Monday, April 14, 2008

The Clipboard: Lakers-Spurs 4/13/08

This most recent defeat of my beloved Spurs by L.A. brings up a lot of questions, so let's get down to business:

Spurs in the second half: At halftime this game was 53-53. At the end of the game it was 106-85. Recent losses to the Jazz and Suns followed the same pattern. A hard fought first half, in which we go into halftime tied (I think against Utah we may have been down by 1). A week third quarter in which we slip into a low double digit deficit (In this game I think it was 12, maybe 15). A fourth quarter in which we don't make a meaningful run and Pop pulls the starters with 4 to go, causing the lead to slip to 20 or so. The most obvious reason for this is our poor shooting, but I think there is another element. I think we are being timid. The only guy I saw out there who was fearless in his determination to win was Michael Finley, who actually plays great when he gets pissed off and subsequently hit a few nice shots to keep the lead from really getting out of hand in the 3rd. That being said, the Lakers actually played really well. If the team collectively started to stall, one of their excellent role players (in this instance Derek Fisher) stepped up and kept the momentum going. But we have to figure out a way to keep Parker producing in the second half, as this is not the first time he has been very aggressive for the first 24 minutes and non-existent for the last 24. And I can't even explain why Timmy's bank shot wasn't falling. That just needs to be like clockwork. Its the point from which everything else on the offense emanates.

Lamar Odom creates match-up problems for us. He is a very big body when he's out there on the wing. At points pop put Kurt Thomas on him, and I think that is a mistake. Thomas is a very good defender, but primarily of the post. He is an old guy now and doesn't have the foot speed to keep up with a really athletic guy like Odom. I think that's why you saw him get into foul trouble quickly, because he was scrambling for ways to stop Odom. Luckily, Thomas' foul trouble necessitated Ime Udoka getting a lot more minutes, which had two results: Udoka is an underrated part of our offense and by putting up 14 points showed it. But he also is a tremendous defender who has the versatility to stop Odom's very nebulous game. Udoka is comfortable on the wing and more than comfortable getting physical on the inside. Subsequently, 14 of Odom's 17 came in the first half. It was during the second half that he primarily saw Udoka.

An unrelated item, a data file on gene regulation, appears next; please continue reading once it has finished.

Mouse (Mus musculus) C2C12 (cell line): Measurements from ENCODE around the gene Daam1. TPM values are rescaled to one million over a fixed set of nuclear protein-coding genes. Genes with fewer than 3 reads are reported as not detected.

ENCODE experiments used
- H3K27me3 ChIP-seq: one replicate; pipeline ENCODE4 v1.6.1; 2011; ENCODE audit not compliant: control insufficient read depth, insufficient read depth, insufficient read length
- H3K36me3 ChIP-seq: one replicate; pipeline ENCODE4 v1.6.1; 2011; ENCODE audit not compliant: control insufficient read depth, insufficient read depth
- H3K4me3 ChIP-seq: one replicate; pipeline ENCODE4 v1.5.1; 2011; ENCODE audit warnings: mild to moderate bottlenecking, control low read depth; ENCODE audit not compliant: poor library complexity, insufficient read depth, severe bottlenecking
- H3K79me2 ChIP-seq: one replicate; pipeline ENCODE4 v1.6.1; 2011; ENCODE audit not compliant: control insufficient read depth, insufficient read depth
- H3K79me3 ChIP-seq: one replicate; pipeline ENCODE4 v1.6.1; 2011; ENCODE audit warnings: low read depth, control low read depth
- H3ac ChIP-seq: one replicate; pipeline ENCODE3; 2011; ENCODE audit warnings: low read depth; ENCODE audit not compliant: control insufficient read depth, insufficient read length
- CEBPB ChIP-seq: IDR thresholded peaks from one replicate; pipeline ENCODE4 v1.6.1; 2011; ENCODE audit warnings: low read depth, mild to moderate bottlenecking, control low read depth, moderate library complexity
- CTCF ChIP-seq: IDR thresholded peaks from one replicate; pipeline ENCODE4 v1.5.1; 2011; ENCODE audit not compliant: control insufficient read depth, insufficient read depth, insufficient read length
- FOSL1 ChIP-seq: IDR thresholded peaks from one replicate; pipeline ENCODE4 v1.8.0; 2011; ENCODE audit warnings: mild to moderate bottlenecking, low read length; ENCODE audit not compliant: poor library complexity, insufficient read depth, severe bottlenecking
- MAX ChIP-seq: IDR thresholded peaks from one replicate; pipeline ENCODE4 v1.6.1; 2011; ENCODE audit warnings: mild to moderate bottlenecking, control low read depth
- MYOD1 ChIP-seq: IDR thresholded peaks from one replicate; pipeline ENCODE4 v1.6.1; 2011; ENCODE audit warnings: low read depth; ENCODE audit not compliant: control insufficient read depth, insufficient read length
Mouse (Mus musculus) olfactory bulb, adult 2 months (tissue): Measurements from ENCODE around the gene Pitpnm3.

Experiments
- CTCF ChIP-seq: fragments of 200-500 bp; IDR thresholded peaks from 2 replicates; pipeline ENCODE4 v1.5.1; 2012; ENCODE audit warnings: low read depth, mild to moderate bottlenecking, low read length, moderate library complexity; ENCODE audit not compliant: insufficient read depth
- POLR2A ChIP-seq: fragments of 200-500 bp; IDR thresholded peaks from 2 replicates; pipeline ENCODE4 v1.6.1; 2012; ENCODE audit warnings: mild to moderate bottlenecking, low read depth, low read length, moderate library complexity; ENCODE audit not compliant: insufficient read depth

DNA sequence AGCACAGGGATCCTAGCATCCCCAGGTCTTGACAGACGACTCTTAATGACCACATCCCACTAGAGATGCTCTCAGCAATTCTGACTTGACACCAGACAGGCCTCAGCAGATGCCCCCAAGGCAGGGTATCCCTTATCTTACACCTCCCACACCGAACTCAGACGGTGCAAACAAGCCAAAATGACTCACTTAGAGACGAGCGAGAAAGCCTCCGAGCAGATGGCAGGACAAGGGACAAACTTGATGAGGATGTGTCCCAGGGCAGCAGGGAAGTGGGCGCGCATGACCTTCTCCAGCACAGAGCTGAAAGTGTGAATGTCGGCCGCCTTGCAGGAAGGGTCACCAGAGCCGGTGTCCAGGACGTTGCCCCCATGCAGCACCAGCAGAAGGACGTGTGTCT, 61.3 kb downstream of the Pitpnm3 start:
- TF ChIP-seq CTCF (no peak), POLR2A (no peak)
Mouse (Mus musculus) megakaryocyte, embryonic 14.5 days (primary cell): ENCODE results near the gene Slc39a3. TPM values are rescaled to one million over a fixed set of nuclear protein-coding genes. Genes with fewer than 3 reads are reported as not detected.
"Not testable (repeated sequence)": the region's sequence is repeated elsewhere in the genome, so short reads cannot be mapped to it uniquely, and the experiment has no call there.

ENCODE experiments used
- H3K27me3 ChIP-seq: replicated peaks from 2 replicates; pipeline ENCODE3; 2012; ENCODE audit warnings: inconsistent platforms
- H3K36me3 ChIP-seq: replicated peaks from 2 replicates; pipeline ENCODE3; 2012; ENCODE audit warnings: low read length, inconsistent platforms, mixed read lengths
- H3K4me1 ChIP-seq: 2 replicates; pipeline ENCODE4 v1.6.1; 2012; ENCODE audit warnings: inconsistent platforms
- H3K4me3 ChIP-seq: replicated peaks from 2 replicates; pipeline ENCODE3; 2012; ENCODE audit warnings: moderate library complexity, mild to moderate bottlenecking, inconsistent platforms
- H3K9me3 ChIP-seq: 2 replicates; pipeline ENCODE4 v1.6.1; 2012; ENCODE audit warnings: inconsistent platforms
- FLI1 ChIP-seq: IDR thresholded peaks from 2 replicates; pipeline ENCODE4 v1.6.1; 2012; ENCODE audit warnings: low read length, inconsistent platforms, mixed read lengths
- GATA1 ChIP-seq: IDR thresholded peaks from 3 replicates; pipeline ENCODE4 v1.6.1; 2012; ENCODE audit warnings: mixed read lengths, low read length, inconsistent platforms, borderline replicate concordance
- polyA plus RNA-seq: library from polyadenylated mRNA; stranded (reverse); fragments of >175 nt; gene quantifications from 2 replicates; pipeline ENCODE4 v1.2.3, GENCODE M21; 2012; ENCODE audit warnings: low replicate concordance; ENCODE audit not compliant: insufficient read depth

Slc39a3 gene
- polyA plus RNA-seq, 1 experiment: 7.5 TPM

The low-post double team: You cannot double Kobe when he goes to the hole from the wing. It is a trick, a clever rouse. He is not gonna dunk on Bowen, he wasn't beating Bowen to the hole, Bowen was consistently still square in front of him. At worst he was gonna pull up for a fade-away. If he goes through the middle of the paint, yes, clog the lane, put another body in front of him. But oftentimes (and Thomas had multiple offenses on this front) the weak side guy was collapsing on the drive from the corner and Kobe, with his excellent court vision, would find Gasol or Odom or Turiaf for the dunk or easy layup. It just leaves so much open space if you trap him once he gets to the low post. Kobe may be the best player in the league, but Gasol's percentage of open dunks made is still better than Bryant's percentage of circus shots made. I am not opposed to the trap, in fact I like it when we show a little bit of guts on the defensive end of the ball, but Kobe is gonna find the open man, so we have to be more judicious about when we double up on him.

Obviously going into the playoffs there are a lot of questions for the Spurs, and most of them are on the offensive end. Obviously the fact that neither Ginobili or Barry were on the floor for this game is notable, but its not the crux of the issue. I think it has to do with intensity. I don't think we have been playing focused basketball for 48 minutes. I also don't think we are making the proper adjustments. In these last two losses (Suns, Lakers) both teams have made substantial half time adjustments to slow down our offense and limit our open looks. We on the other hand have showed little interest in being versatile on the offensive end of the floor. One of our greatest strengths is our ability to mix and match offensively.We can shoot the long ball, we can bang it in the post, we have slashers, we can run the fast break.When things get tough, we need to get more varied with our looks instead of more conservative.

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